The foundation for the provisional liquidation restructuring jurisdiction was set out in the 1999 judgment of Ward CJ (as he then was) in Re ICO Global Communications (Holdings) Ltd as thus:

"I am satisfied that the Court is given a wide discretion and had jurisdiction under section 170 of the Companies Act and Rule 23 of the Companies (Winding-Up) Rules 1982 to make such an Order. Under it the directors of the Company remained in office with continuing management powers subject to the supervision of the joint provisional liquidators and of the Bermuda Court".2

Later, in the 2016 decision In the Matter of Up Energy Development Group Limited, Kawaley CJ described the advantages of the Bermuda light-touch regime in the following terms:

"It is the involvement of JPLs, embedded with the restructuring troops, which relieves this Court of the burden shouldered by US Bankruptcy Court judges of resolving a myriad of disputes between the restructuring protagonists...All conflicts are typically resolved before the scheme document is finalized, out of court, with the JPLs playing a generally unheralded but crucial mediating role. They bring a high degree of efficiency and economy to Bermudian restructuring proceedings which would likely be lost in a proceeding without the usual appointment". 3

Most recently, in another decision of Kawaley CJ In the Matter of Z-Obee Holdings Limited, reference was made to the fact that the Bermuda Court "had an established practice of appointing JPLs to manage a restructuring", and that "it is too well established today for this Court to depart from in the absence of full and compelling arguments for doing so". The Chief Justice concluded with the remark that "the winding up jurisdiction is still being used to fulfil the primary purpose of the winding up jurisdiction: protecting the best interests of the general body of unsecured creditors".4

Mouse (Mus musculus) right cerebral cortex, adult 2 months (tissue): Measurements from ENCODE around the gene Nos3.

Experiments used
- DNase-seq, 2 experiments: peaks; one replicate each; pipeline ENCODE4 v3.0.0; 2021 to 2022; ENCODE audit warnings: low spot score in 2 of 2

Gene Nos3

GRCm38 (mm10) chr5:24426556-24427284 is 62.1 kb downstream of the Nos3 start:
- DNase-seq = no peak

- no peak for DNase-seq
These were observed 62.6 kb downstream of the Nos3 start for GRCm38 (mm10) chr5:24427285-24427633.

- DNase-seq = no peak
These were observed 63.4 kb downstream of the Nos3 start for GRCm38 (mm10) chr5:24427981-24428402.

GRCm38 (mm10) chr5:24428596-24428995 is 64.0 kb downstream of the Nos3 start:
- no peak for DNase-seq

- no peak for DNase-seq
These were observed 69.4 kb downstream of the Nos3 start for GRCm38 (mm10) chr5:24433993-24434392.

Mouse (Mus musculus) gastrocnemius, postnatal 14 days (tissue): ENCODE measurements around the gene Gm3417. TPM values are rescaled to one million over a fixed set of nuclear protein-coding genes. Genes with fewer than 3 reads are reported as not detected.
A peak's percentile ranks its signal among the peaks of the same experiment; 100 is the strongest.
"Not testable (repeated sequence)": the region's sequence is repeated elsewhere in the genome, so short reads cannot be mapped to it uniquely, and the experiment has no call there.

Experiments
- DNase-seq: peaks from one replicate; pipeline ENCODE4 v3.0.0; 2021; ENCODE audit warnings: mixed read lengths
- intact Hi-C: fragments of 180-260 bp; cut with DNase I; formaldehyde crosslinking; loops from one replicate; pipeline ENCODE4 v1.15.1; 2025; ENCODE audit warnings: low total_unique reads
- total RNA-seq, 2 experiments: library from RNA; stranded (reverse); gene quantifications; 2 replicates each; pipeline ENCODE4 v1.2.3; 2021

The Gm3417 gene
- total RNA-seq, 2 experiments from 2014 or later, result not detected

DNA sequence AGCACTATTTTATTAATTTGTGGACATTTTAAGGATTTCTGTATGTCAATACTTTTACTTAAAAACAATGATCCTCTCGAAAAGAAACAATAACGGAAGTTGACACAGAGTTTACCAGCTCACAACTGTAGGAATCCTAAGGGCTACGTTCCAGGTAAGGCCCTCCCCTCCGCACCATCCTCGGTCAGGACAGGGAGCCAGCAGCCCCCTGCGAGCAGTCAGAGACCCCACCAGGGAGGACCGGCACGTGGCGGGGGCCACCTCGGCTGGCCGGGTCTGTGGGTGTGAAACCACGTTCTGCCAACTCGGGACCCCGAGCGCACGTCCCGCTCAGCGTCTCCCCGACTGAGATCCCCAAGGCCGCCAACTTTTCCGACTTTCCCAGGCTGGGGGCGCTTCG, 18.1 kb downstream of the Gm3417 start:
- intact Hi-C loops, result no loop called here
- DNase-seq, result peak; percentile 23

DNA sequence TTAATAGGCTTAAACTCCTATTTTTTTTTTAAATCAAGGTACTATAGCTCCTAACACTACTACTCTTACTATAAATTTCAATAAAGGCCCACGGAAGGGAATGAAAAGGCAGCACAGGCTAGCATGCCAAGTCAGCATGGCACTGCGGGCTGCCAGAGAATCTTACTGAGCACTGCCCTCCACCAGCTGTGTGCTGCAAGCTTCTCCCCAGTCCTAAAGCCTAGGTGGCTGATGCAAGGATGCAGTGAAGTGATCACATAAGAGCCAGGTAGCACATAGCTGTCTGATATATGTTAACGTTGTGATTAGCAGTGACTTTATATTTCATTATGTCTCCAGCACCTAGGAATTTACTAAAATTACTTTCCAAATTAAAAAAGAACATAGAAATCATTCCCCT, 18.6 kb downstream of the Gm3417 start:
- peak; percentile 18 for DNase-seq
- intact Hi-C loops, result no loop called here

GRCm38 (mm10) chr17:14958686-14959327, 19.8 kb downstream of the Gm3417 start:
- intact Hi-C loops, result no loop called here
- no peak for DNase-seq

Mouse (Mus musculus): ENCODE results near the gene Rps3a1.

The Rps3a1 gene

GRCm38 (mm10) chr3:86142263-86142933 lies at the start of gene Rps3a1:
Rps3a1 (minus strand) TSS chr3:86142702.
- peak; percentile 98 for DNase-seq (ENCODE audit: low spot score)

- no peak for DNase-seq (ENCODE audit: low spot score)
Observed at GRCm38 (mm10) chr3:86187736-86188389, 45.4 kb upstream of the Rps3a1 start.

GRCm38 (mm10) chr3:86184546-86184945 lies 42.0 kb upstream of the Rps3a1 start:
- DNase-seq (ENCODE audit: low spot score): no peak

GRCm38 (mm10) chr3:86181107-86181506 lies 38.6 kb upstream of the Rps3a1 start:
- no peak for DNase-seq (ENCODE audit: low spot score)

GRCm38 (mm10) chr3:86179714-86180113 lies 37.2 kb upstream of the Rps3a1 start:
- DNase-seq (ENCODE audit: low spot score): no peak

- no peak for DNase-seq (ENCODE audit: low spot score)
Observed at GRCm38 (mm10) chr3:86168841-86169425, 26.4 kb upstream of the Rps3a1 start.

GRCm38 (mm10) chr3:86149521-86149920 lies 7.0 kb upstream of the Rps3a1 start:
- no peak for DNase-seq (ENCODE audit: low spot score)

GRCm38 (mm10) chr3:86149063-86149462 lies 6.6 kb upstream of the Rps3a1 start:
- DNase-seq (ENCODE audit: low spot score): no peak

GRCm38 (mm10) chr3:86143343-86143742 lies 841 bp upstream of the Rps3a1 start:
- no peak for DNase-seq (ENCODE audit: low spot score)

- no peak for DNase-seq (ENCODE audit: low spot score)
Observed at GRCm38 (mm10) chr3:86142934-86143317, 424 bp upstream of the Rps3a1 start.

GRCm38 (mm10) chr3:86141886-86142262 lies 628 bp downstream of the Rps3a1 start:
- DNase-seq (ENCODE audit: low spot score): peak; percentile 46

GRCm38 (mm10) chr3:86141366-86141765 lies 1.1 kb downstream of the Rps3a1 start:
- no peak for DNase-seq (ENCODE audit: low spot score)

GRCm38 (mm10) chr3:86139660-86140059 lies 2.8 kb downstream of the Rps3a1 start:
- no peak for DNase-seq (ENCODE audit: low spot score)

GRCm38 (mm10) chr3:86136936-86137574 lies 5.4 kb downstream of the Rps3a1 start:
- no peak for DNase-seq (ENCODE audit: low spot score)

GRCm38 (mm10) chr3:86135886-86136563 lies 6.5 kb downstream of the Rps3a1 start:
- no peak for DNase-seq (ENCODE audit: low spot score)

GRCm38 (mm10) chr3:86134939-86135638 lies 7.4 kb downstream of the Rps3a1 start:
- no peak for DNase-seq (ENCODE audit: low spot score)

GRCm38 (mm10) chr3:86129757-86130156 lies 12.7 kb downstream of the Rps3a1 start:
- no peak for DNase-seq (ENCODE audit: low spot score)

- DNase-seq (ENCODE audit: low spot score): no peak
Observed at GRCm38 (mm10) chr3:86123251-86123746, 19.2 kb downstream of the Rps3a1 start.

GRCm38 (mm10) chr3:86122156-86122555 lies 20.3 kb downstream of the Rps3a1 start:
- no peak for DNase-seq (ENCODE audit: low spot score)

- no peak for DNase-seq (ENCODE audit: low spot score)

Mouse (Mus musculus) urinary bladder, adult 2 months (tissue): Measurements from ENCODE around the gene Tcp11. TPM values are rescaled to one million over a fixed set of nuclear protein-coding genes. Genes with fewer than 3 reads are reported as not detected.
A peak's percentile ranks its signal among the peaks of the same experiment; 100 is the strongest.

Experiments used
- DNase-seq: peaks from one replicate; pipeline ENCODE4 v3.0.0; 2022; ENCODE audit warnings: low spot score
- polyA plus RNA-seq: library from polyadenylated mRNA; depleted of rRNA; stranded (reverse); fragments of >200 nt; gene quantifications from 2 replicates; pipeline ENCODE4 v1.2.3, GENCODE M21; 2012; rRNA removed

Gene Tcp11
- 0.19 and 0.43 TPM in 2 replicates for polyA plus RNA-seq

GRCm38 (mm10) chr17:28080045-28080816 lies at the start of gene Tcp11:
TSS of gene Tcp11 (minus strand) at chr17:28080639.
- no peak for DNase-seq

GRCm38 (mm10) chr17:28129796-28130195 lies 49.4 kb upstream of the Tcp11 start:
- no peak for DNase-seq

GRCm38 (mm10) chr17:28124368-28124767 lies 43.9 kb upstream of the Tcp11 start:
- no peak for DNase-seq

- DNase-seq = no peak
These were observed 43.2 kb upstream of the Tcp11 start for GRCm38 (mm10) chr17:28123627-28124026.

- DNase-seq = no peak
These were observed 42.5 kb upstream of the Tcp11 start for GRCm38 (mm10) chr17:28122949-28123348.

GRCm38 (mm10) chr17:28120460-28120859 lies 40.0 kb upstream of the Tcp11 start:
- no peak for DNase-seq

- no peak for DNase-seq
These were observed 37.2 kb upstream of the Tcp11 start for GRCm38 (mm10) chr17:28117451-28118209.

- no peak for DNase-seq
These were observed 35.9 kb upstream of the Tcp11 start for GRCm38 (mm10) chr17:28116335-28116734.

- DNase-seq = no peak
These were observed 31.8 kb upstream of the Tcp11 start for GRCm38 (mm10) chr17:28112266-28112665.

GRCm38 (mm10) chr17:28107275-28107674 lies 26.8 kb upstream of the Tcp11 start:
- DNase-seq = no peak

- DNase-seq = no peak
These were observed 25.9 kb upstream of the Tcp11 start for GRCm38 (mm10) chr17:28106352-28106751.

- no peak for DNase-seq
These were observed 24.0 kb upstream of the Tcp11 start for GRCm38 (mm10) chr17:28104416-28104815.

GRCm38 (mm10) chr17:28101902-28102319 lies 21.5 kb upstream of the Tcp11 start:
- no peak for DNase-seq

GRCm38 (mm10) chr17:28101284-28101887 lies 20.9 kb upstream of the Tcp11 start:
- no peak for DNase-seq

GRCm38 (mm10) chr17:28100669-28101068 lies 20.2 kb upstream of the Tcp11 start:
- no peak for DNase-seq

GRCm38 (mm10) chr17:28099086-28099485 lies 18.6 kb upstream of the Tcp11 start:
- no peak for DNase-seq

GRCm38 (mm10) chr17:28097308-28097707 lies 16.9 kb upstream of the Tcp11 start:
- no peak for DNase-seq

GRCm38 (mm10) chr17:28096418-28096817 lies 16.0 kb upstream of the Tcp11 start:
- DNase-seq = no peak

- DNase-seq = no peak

Light-Touch PL Restructurings - The Bermuda Advantage

The primary purpose of Bermuda's light-touch provisional liquidation regime is to permit a company the time and space to implement a restructuring which may return the company to solvency and allow it to carry on business for the benefit of its stakeholders - under the watchful eyes of the provisional liquidators and the supervision of the Court. The availability of this regime is a tremendous asset for companies incorporated in Bermuda and promotes certainty and predictability in cross-border restructuring matters, including in cases where the shares of the company in question are publicly listed or the company has its operations in jurisdictions other than Bermuda.


1 Note that secured creditors may enforce their security notwithstanding the moratorium, except for in circumstances where a contractual standstill has been negotiated between the relevant secured creditors and the company.

2 [1999] Bda LR 69 at [6]

3 [2016] SC (Bda) 83 Com (20 September 2016)

4 [2017] SC (Bda) 16 Com (21 February 2017)

The content of this article is intended to provide a general guide to the subject matter. Specialist advice should be sought about your specific circumstances.